Commenting on the research, Dr Geoffrey C Nguyen, Mount Sinai Hospital Inflammatory Bowel Disease Centre, University of Toronto, Canada, and Johns Hopkins Division of Gastroenterology and Hepatology, Baltimore, MD, USA; and Dr Erik L Yeo, University Health Network Thrombosis Clinic, University of Toronto, Canada, said:
“We believe that the clinical efficacy and cost-effectiveness of pharmacological prophylaxis in the population with inflammatory bowel disease should be proven before it is routinely recommended during acute flares. The ascertainment of efficacy data through clinical trials might, however, be a formidable challenge given that the absolute risk of venous thromboembolism is low and a sample size of thousands of people with inflammatory bowel disease during active flares might be required.
“A pragmatic initial approach to reduction of the rates of morbidity and mortality resulting from venous thromboembolism in ambulatory patients with inflammatory bowel disease would be non-pharmacological thromboprophylaxis, including patients’ education and awareness of risk and signs and symptoms of venous thromboembolism, and use of support stockings.”
Emma Rayner | EurekAlert!
First time-lapse footage of cell activity during limb regeneration
25.10.2016 | eLife
Phenotype at the push of a button
25.10.2016 | Institut für Pflanzenbiochemie
Ultrafast lasers have introduced new possibilities in engraving ultrafine structures, and scientists are now also investigating how to use them to etch microstructures into thin glass. There are possible applications in analytics (lab on a chip) and especially in electronics and the consumer sector, where great interest has been shown.
This new method was born of a surprising phenomenon: irradiating glass in a particular way with an ultrafast laser has the effect of making the glass up to a...
Terahertz excitation of selected crystal vibrations leads to an effective magnetic field that drives coherent spin motion
Controlling functional properties by light is one of the grand goals in modern condensed matter physics and materials science. A new study now demonstrates how...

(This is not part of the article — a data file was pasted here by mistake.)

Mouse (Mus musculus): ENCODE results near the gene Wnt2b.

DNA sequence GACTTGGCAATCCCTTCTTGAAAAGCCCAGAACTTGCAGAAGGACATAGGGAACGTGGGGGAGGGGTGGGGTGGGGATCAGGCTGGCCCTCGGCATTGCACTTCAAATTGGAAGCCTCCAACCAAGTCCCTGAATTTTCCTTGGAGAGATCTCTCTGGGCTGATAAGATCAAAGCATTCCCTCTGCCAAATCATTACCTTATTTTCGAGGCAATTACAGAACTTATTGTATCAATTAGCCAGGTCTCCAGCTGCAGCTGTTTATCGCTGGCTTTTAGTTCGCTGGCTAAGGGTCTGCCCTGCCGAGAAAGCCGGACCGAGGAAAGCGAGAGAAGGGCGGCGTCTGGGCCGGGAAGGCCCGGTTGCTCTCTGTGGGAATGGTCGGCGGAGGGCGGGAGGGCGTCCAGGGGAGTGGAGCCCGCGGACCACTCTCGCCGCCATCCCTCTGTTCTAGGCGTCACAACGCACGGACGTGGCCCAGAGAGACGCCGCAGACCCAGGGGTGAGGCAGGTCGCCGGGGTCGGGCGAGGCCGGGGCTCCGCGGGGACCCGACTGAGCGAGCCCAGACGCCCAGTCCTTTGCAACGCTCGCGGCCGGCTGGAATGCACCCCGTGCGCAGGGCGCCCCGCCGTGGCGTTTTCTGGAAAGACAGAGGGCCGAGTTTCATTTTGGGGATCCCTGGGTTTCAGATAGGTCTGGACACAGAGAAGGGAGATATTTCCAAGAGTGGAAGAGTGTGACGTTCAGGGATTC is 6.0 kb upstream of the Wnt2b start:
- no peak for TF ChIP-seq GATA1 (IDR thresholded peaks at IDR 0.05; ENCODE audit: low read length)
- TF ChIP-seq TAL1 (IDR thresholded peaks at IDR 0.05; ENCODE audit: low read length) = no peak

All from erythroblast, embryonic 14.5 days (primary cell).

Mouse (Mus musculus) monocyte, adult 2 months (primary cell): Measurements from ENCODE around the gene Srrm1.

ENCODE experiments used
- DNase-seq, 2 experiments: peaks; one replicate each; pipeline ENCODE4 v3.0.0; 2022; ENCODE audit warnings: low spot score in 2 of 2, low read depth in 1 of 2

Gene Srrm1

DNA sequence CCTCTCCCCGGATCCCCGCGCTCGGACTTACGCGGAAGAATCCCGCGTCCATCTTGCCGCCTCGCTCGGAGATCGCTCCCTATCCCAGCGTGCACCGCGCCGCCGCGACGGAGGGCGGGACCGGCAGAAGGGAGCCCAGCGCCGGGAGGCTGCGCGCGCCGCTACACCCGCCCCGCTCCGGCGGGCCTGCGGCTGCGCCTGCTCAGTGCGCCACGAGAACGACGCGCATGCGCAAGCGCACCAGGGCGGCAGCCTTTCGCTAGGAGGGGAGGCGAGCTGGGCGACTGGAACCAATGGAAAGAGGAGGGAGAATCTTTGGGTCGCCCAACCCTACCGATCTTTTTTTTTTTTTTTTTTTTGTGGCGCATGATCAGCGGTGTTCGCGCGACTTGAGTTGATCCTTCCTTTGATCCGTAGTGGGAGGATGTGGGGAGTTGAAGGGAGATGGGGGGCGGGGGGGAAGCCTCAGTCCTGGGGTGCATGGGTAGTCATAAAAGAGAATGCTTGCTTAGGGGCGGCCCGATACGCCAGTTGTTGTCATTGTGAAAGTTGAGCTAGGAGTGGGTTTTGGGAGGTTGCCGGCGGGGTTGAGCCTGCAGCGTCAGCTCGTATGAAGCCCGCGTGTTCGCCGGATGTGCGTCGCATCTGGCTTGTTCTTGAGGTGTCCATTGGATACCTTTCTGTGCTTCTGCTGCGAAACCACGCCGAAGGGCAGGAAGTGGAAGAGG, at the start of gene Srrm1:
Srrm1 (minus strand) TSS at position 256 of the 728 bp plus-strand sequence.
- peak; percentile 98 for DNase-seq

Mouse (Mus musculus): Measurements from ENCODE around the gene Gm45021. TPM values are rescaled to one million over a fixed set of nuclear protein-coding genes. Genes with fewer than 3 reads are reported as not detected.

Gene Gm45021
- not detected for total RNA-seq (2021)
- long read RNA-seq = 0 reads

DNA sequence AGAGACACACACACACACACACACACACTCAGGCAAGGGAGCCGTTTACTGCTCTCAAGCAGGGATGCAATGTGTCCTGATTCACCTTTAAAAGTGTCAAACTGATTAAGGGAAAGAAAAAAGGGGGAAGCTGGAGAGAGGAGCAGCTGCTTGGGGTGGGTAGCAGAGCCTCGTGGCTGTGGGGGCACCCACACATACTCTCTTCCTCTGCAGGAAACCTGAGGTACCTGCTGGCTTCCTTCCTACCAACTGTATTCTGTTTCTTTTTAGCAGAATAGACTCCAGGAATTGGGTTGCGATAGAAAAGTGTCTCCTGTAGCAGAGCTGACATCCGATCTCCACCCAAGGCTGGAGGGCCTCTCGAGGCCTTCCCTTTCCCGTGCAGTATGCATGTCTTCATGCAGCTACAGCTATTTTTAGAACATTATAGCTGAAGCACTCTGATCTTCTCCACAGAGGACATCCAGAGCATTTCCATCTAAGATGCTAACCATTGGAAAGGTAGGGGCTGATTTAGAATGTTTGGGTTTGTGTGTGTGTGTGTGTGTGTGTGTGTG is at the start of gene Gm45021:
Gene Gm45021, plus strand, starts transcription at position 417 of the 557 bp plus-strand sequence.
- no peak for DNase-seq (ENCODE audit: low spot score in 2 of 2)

Researchers from the Institute for Quantum Computing (IQC) at the University of Waterloo led the development of a new extensible wiring technique capable of controlling superconducting quantum bits, representing a significant step towards to the realization of a scalable quantum computer.
"The quantum socket is a wiring method that uses three-dimensional wires based on spring-loaded pins to address individual qubits," said Jeremy Béjanin, a PhD...
In a paper in Scientific Reports, a research team at Worcester Polytechnic Institute describes a novel light-activated phenomenon that could become the basis for applications as diverse as microscopic robotic grippers and more efficient solar cells.
A research team at Worcester Polytechnic Institute (WPI) has developed a revolutionary, light-activated semiconductor nanocomposite material that can be used...
By forcefully embedding two silicon atoms in a diamond matrix, Sandia researchers have demonstrated for the first time on a single chip all the components needed to create a quantum bridge to link quantum computers together.
"People have already built small quantum computers," says Sandia researcher Ryan Camacho. "Maybe the first useful one won't be a single giant quantum computer...
14.10.2016 | Event News
14.10.2016 | Event News
12.10.2016 | Event News
26.10.2016 | Power and Electrical Engineering
26.10.2016 | Awards Funding
26.10.2016 | Power and Electrical Engineering